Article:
Every company that delivers services to organizations wants to be that organization’s trusted advisor – and that is especially important for an MSP. As an MSP you don’t want to be seen as the people that just turn up when something is broken, or to install a new laptop.
You don’t just want to be talking to the decision makers, you want to be involved in the decision-making process from the start.
This article looks into how you can become your customers trusted advisor – and how can you build trust with new customers where you don’t have a proven track record.
What is trust?
Before we talk about how to become a trusted advisor, let’s see if we understand what trust means.
If you Google “what is trust” (or maybe, ask ChapGPT!) it will give you a dictionary definition a bit like this:
- Trust (noun) – the firm belief in the reliability, truth, or ability of someone or something.
The interesting word here is “belief” – this is a very difficult thing to put your finger on. You can’t easily measure “belief”.
So how do we get people to trust us? Again, if we go to ChatGPT you might get a list of ideas that aren’t very helpful; “don’t lie”, “be kind”, “don’t gossip”, “keep secrets”. These feel like things we teach our 3 year-olds, and don’t help us learn how to build trust with customers.
Trust vs Credibility
We know that trust is a vague “belief” in something, but what about credibility?
Trust is based on character and intent, while credibility is based on evidence or track record over time.
- Trust is personal, emotive
- Credibility can be proven
So, if credibility can be proven – how do we build credibility?
And, more importantly, how do we build credibility when we have no proven track record with the customer?
The keys to building trust
First off, as we have learnt, building trust with someone you have only just met is not easy or simple. However, we know that the following tips will help.
1. Ask good questions
This really should be tip number 1, 2 and 3. The primary way to get customers to trust you is to ask good questions.
Say something like “Let’s pretend I know nothing. I’m going to ask a number of questions to get it from your perspective”. Now, the fact might be that you don’t know anything! But if you ask good questions you will prove to the customer a) you are interested in their business and b) you can prove your ability and experience by asking them good questions and probing their answers.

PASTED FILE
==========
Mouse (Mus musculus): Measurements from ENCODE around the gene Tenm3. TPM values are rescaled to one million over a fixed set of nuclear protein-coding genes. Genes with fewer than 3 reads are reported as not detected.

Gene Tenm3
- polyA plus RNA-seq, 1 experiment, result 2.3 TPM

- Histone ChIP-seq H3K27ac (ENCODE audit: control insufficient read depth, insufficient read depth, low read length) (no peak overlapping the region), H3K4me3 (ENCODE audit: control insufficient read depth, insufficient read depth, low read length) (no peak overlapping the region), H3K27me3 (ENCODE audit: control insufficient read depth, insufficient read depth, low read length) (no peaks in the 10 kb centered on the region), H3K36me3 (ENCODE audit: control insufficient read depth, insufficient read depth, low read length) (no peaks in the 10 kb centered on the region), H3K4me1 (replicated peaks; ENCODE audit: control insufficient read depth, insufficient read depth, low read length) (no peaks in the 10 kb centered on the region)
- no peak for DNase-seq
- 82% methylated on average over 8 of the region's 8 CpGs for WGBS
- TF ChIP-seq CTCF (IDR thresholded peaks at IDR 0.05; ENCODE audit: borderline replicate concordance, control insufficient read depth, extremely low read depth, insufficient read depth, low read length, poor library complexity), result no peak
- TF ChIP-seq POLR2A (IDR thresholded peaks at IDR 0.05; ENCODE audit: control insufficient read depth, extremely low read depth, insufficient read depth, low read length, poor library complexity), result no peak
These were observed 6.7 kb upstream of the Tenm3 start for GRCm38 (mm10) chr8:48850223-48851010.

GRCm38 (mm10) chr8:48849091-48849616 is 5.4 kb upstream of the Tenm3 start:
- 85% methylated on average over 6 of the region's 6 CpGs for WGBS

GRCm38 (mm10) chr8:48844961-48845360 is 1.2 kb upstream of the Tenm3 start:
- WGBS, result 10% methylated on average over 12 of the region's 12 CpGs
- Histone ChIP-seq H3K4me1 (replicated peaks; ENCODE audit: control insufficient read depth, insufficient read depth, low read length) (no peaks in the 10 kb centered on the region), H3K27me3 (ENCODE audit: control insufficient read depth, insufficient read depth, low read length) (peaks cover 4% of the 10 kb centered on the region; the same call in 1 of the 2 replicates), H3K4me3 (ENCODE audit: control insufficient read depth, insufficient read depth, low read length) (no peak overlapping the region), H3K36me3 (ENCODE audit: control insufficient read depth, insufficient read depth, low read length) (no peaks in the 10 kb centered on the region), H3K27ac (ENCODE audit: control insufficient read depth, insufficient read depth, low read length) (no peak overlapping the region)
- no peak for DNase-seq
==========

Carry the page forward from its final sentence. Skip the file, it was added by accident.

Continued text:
The questions you ask need to generate interactive discussion:
- Don’t ask “closed” yes or no questions
- Don’t just accept their answers, follow up with more questions until you satisfy yourself you understand
- Don’t tell them what to do or tell them the answers (let’s face it you probably don’t know the answers anyway!)
- Work out the problem and solutions together
2. Listen well
This sounds obvious, but listening well is absolutely vital. You can’t ask pertinent follow up questions if you haven’t listened to the answer. Another key is to tie their answer back to information they have given you in previous questions – for example “you’ve said that your staff are able to work from home, but you mentioned you have warehouse staff – how does that work?”. Again, you can’t do that if you’re not listening. Taking notes can help here, too.
3. Speaking from experience helps
There is no getting around this – being able to speak from experience helps.
Having some grey hairs and wrinkles helps. If you have designed, quoted and delivered a project and seen it through to the end of its life 10 years later you will see what worked well and what didn’t.
That experience doesn’t need to be in the field you are discussing, a lot of experience is transferrable – we have had great IT consultants that have come from an financial or construction background.
4. Try and embed yourself at the customer
We deliver IT Manager-as-a-service (or VCIO) to customers and the key to do this is embedding ourselves at the customer, so they see us as a part of their team, not an external MSP. If you are embedded effectively at a customer, they will trust you.
So here are some tips to embedding yourself, and thereby building trust:
- Say “we” – “we need to help HR with their onboarding process”
- Use their language – every organization has jargon, acronyms, sayings – use them
- Know their key staff – every organization has some key staff who know how everything works – get to know them
- Get invited to their management meetings or planning days – this is absolutely vital to be involved at the start of the decision making process
- Get an account or email – be visible on their internal systems and address lists
5. Be like a swan
Sometimes you have to fake it until you make it. You need to be confident and calm to the outside world, whilst under the water you are paddling furiously. This means you will be asked advice about things you don’t have specific knowledge about. Be honest, but be helpful and solution focused – for example “I have seen x and y before, but I haven’t come across that. Let me get back to you on that”.
Then do your homework, do the research, talk to your peers and start paddling furiously. Having a great network of colleagues and peers helps here – you are always stronger as team. Then get back to the customer calmly and confidently with the information and advice as though it was no problem at all.
6. Use getKambium!
You knew this was coming right? The reason we built the getKambium portal was to help MSPs ask good questions, and listen well. It has smart questions, and smart recommendations built-in, and you can add your own.
It provides a consistent framework to engage with your customers, and lets you learn from your smart colleagues more easily.